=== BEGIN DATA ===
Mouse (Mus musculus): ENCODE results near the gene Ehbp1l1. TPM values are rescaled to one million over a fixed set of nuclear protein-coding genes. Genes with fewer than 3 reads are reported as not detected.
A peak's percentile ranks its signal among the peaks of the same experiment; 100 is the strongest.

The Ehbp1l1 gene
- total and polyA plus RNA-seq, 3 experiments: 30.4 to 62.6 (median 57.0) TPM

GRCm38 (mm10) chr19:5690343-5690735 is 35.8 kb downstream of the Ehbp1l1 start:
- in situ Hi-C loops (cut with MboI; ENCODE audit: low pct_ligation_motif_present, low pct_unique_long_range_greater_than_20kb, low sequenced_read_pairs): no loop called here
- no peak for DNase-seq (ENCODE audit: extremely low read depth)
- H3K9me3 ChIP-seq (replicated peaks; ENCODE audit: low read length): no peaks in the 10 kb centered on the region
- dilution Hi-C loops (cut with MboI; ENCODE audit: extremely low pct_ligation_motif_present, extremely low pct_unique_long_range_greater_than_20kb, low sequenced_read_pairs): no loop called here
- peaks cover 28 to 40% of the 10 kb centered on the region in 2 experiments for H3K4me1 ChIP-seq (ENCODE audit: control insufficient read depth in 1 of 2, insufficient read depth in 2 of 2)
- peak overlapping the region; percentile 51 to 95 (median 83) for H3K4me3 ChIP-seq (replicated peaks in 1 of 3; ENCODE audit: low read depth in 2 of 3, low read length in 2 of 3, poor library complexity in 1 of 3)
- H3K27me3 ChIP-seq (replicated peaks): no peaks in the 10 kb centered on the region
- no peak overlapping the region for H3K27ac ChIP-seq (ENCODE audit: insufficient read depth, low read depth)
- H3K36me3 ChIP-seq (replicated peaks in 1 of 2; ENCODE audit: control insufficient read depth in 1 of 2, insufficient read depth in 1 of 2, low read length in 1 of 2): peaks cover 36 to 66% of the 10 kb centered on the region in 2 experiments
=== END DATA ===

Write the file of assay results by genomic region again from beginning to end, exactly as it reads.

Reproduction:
Mouse (Mus musculus): ENCODE results near the gene Ehbp1l1. TPM values are rescaled to one million over a fixed set of nuclear protein-coding genes. Genes with fewer than 3 reads are reported as not detected.
A peak's percentile ranks its signal among the peaks of the same experiment; 100 is the strongest.

The Ehbp1l1 gene
- total and polyA plus RNA-seq, 3 experiments: 30.4 to 62.6 (median 57.0) TPM

GRCm38 (mm10) chr19:5690343-5690735 is 35.8 kb downstream of the Ehbp1l1 start:
- in situ Hi-C loops (cut with MboI; ENCODE audit: low pct_ligation_motif_present, low pct_unique_long_range_greater_than_20kb, low sequenced_read_pairs): no loop called here
- no peak for DNase-seq (ENCODE audit: extremely low read depth)
- H3K9me3 ChIP-seq (replicated peaks; ENCODE audit: low read length): no peaks in the 10 kb centered on the region
- dilution Hi-C loops (cut with MboI; ENCODE audit: extremely low pct_ligation_motif_present, extremely low pct_unique_long_range_greater_than_20kb, low sequenced_read_pairs): no loop called here
- peaks cover 28 to 40% of the 10 kb centered on the region in 2 experiments for H3K4me1 ChIP-seq (ENCODE audit: control insufficient read depth in 1 of 2, insufficient read depth in 2 of 2)
- peak overlapping the region; percentile 51 to 95 (median 83) for H3K4me3 ChIP-seq (replicated peaks in 1 of 3; ENCODE audit: low read depth in 2 of 3, low read length in 2 of 3, poor library complexity in 1 of 3)
- H3K27me3 ChIP-seq (replicated peaks): no peaks in the 10 kb centered on the region
- no peak overlapping the region for H3K27ac ChIP-seq (ENCODE audit: insufficient read depth, low read depth)
- H3K36me3 ChIP-seq (replicated peaks in 1 of 2; ENCODE audit: control insufficient read depth in 1 of 2, insufficient read depth in 1 of 2, low read length in 1 of 2): peaks cover 36 to 66% of the 10 kb centered on the region in 2 experiments